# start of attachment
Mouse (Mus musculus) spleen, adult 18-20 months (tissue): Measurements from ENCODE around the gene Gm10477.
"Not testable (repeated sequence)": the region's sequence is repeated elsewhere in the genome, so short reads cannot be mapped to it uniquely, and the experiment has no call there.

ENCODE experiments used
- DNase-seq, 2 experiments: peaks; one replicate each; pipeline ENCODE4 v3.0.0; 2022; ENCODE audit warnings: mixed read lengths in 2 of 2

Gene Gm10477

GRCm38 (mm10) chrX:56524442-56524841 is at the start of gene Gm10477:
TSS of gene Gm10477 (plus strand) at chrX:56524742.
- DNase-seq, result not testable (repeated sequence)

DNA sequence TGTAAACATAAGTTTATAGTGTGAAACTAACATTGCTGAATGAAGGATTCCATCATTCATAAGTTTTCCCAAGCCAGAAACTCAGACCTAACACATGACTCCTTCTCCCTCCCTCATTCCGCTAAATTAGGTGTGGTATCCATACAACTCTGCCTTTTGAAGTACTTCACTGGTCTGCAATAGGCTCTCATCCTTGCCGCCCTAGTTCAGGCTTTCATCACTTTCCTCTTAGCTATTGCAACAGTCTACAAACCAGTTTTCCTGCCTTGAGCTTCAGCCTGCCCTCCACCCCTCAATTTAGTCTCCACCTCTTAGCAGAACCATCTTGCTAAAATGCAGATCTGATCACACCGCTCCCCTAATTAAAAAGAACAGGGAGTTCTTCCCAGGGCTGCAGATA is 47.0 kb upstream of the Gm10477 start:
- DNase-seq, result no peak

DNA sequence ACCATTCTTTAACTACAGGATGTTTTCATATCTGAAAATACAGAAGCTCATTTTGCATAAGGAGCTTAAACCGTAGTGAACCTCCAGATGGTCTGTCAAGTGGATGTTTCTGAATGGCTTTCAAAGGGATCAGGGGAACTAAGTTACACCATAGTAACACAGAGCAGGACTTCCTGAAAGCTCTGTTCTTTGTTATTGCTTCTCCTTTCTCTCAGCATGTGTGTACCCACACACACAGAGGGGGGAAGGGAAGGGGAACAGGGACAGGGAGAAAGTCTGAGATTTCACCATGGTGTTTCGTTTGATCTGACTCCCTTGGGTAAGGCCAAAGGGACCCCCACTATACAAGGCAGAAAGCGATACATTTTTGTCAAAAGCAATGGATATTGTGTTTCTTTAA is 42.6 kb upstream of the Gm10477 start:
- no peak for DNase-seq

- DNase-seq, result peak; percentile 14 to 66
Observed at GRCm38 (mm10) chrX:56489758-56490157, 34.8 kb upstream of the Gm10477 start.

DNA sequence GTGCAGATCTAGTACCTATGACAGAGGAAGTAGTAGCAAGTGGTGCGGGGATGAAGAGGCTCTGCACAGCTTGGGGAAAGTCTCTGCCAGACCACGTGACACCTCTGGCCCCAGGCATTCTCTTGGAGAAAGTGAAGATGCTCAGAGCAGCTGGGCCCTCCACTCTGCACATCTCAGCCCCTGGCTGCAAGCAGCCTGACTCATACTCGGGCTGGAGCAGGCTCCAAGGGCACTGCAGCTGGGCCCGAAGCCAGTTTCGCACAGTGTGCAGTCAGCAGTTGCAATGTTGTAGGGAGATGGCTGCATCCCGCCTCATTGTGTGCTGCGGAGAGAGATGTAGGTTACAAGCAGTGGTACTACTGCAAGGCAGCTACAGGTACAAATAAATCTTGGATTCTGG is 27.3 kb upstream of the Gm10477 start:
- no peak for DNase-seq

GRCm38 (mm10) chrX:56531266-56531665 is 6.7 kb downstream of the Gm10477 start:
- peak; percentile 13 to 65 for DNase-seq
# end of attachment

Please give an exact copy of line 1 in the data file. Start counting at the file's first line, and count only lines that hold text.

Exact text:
Mouse (Mus musculus) spleen, adult 18-20 months (tissue): Measurements from ENCODE around the gene Gm10477.